It’s funny, in the context of you having said people here viewing the current situation through an Irish perspective, but what I quote above could have been, and I’m sure was, said about the Gaelic Leaguers - one of the key generators of Irish independence.


#1014

Wealthy regions often want to cut off the poorer ones. Nothern League in Italy are the same.


#1015

… and Germany want to cut Greece


#1016

Uroy I have been living in Catalonia for the last 30 years, I have been working in a primary school for the last 28 and all I can say to your post is that it is a copy of the false propaganda the Spanish government have been telling people in the rest of Spain for years.
I would ask also what is the problem with making Catalan a requirement for certain posts, surely if people are going to have to deal with documents or speak to people in Catalan they will need to be proficient in the language.
The only way people coming to the region will learn the language is through full immersion in the schools, if not they will never speak it, as in day to day life you can use Spanish all you want, I for example never speak Catalan.
Spanish will never die out here, saying it would is like saying English will die out in Ireland due to the Gael schools, but there is no doubt that Catalan would struggle big time if it was not for full immersion.
Also the requirement for working in most posts is far from proficiency, it is Level C, which on international terms would be B2, proficiency would be Level C2 which is far higher( In Catalan universities it is obligatory to have B2 in English before finishing a degree, nobody has any problem with this, but the criteria for Catalan seems to be different from the Spanish point of view), I would remind you that if I want to to teach in a full time post in Ireland I would also have to have a level of Irish.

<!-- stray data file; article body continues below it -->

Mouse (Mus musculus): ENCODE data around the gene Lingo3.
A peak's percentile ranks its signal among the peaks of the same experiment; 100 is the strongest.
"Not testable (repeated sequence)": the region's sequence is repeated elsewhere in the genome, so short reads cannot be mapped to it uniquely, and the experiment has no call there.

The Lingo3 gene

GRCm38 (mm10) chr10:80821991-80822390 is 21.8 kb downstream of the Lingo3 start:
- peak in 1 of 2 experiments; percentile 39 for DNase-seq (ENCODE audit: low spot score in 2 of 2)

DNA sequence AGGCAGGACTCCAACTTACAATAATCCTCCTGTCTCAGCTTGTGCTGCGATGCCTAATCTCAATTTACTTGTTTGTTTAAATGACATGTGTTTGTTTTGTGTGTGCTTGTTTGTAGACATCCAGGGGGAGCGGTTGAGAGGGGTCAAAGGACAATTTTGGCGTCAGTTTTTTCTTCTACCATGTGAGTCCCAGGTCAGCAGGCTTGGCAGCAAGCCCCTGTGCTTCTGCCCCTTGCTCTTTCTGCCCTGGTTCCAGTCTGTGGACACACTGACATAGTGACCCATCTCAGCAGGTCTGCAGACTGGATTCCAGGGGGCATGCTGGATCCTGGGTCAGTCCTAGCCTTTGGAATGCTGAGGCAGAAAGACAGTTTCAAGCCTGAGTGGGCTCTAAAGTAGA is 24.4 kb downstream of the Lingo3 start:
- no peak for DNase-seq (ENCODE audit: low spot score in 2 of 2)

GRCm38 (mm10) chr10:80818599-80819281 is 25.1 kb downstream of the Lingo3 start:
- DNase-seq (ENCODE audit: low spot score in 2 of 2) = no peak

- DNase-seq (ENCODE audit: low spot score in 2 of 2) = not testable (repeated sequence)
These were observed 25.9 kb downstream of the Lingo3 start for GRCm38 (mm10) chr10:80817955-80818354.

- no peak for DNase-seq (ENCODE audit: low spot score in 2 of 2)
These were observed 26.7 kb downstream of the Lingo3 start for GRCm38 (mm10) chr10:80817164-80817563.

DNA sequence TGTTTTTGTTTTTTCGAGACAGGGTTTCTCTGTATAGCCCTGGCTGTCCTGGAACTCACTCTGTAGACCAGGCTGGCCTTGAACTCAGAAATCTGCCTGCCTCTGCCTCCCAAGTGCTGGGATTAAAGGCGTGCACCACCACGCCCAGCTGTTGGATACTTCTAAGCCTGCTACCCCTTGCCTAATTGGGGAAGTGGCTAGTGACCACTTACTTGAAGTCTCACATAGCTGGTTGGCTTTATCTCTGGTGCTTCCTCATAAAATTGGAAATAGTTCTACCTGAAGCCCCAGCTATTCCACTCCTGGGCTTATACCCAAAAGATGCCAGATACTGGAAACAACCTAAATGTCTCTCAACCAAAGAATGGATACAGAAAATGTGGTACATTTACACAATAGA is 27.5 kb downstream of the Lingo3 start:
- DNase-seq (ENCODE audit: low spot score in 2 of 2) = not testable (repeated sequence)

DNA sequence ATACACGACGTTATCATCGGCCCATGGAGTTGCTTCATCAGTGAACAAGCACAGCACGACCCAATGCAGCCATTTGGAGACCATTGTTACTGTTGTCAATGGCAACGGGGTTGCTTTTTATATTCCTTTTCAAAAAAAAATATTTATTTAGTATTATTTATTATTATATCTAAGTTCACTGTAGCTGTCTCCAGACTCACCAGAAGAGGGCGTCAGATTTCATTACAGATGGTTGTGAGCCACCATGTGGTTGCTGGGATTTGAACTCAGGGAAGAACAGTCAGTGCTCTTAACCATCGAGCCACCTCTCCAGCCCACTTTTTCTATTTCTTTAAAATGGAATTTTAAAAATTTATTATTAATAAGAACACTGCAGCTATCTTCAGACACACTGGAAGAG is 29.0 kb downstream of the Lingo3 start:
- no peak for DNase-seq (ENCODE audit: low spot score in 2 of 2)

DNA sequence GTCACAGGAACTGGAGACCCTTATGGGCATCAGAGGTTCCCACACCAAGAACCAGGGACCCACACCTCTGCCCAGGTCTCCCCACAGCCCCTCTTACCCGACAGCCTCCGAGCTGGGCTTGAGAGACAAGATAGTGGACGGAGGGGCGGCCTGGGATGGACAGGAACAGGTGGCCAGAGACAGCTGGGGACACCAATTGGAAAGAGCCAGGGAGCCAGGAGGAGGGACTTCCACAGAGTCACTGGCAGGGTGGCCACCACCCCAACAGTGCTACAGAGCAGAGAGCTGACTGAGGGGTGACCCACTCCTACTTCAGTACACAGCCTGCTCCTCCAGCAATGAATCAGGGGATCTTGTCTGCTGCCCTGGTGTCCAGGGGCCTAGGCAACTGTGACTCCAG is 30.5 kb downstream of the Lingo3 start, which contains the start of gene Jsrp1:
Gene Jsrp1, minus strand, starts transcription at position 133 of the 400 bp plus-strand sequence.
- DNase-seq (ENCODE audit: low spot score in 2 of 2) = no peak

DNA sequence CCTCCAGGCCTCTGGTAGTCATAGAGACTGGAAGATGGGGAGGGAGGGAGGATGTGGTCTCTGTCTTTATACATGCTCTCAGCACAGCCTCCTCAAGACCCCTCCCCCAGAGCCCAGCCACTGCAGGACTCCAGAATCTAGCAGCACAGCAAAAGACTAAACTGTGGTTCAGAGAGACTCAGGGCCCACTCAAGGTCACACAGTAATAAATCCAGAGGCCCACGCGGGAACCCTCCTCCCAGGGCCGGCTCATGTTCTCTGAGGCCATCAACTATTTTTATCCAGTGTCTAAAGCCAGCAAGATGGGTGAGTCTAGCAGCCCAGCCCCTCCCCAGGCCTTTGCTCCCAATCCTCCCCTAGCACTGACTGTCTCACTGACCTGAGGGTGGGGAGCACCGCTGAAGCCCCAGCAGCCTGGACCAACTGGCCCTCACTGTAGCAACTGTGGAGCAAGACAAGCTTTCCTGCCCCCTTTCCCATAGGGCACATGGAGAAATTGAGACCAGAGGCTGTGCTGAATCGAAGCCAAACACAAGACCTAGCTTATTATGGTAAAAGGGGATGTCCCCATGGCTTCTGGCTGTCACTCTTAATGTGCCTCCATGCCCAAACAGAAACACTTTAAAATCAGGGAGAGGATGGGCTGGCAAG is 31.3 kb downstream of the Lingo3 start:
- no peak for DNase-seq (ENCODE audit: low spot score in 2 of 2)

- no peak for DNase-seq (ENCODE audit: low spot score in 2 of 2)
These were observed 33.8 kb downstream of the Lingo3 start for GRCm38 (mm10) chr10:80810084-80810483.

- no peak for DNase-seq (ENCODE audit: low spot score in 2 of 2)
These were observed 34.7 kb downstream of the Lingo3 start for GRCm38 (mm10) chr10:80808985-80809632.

The OECD run exams to compare levels of education around the world, they compare countries and regions, in recent years the level of Spanish in Catalonia has been way higher than the average in the rest of Spain, yet the Spanish government insist that Catalan children are not been taught Spanish.
Under the current educational system, all subjects are taught in Catalan, with the exception of Spanish, which is an obligatory subject in all schools and is also obligatory in the equivalent of the leaving cert. The Spanish government wants 50% of the subjects to be taught in Spanish, given that the marks achieved in Spanish are already higher than the average in the rest of Spain , why do they see it as necessary? Of course if you have a Spanish minister that goes on French TV and openly says that Spanish is not taught in Catalan schools, the same minister that goes on the BBC and states that the images of Police violence were fake, you begin to wonder what the motives are.